The Zoho password manager REST API is useful for automating and integrating the password manager with other systems and services in a company’s environment. For instance, there may be a connection between the ticketing system and the password manager, so the help desk can issue password resets without giving those users direct access to the password manager. The problem is that the Zoho ManageEngine ADSelfService Plus REST API is not always turned off or restricted when not in use, especially when the Portal is internet-facing for employees to self-service password changes. This means that an unused feature could become a vulnerability if companies are not disabling, blocking, or restricting access to the REST API endpoint of Zoho’s password manager. To exploit this vulnerability, the attack creates a malicious URL that bypasses the system’s security filter due to an error normalizing URLs before validation. This leads to arbitrary file write permissions, which could be weaponized for commandline injection or the installation of webshells.
On-prem tools link to cloud credentials, too
Although the system in this case is itself an on-prem hosted resource, it can link to cloud credentials as well. For any organization that is using Zoho, chances are that they’ve taken their cloud access and put them into the password manager as well. Not only that, but attackers can also then move laterally from one cloud environment to another.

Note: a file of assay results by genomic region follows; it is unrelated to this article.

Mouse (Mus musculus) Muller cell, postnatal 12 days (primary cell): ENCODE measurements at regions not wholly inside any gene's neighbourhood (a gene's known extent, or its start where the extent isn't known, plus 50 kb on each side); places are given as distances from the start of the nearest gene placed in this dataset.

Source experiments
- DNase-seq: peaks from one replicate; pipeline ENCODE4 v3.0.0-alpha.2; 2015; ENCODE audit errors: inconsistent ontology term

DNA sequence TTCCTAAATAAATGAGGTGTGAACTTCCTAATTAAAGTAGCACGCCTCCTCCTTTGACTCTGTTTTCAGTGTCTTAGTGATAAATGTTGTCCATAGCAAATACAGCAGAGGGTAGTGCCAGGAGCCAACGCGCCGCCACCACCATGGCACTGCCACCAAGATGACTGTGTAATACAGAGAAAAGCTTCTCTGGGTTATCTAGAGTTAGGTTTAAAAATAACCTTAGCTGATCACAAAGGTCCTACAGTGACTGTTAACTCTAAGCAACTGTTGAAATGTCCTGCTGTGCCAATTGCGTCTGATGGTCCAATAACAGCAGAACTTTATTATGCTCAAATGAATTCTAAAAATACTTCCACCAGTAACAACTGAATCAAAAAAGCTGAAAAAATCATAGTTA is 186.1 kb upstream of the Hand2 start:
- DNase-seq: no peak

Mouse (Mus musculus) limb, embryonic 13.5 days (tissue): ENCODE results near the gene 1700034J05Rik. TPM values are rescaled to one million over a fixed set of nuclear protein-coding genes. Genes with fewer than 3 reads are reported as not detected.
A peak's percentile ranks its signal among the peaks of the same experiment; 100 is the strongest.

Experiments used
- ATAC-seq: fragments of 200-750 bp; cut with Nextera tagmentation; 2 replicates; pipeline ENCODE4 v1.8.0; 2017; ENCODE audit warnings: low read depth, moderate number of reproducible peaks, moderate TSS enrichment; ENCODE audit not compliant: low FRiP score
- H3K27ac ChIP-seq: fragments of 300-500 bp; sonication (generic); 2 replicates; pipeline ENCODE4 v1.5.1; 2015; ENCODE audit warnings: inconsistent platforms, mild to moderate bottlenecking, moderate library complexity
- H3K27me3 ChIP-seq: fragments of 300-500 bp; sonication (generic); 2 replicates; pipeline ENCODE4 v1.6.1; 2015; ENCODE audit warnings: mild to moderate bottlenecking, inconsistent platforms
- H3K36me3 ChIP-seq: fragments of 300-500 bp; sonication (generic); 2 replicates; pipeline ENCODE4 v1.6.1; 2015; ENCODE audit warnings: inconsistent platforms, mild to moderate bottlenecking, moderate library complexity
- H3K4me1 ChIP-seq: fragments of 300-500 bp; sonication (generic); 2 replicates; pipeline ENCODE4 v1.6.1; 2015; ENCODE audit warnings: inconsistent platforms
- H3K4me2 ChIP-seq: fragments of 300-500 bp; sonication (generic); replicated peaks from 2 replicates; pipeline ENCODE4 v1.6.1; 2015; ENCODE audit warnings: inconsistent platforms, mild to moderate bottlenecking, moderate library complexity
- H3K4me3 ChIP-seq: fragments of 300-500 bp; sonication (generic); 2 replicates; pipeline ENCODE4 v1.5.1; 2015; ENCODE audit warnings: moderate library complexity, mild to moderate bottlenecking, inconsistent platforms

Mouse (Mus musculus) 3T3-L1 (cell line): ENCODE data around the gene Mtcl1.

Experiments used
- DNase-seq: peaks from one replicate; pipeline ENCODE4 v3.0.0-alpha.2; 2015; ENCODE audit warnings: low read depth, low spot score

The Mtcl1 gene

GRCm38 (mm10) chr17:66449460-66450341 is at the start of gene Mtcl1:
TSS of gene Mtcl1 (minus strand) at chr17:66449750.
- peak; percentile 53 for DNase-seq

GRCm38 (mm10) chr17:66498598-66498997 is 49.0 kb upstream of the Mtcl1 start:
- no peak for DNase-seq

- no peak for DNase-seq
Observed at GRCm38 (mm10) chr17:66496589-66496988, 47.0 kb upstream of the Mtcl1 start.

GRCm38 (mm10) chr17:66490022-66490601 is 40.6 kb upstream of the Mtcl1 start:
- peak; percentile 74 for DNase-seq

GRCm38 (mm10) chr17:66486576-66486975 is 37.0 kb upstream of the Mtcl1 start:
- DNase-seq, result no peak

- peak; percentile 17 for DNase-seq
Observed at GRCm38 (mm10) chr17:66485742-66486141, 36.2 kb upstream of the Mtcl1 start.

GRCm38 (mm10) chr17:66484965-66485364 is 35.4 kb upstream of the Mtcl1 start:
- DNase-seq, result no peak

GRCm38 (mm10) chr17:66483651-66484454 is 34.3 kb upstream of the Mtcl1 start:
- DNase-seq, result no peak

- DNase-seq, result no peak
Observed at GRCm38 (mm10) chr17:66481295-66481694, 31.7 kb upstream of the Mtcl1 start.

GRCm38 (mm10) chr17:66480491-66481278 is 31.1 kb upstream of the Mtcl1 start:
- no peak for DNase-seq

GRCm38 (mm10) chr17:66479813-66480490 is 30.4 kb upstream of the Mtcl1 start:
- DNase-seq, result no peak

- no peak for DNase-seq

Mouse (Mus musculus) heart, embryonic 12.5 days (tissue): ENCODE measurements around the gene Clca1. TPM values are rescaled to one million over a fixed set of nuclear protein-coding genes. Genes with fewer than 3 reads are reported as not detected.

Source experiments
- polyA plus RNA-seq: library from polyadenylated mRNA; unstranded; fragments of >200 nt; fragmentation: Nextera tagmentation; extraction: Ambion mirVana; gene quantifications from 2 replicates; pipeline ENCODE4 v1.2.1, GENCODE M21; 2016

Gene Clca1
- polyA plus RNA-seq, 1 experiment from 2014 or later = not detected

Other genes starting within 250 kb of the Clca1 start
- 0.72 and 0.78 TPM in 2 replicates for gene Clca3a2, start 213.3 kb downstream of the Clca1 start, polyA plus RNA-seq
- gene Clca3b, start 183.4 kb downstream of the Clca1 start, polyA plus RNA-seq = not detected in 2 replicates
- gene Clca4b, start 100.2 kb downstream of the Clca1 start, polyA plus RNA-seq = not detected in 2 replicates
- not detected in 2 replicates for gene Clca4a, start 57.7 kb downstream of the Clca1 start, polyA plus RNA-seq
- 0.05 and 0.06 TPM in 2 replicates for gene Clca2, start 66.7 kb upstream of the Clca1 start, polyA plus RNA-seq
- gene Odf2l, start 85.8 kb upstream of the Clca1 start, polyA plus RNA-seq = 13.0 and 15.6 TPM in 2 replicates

Linking and bundling access to segregated environments into a single platform is increasingly common as a way of managing and securing access credentials, and there are many advantages to doing so. It can improve user functionality and security, however, those benefits come with new risks as well. If that resource gets hacked, attackers can not only get to your on-prem resources, but can also pivot to SaaS and cloud providers, or other services linked to a user’s identity. It creates a single point of failure. If it is not clear yet, the first thing to do if you are impacted by this situation is to patch the vulnerability ASAP.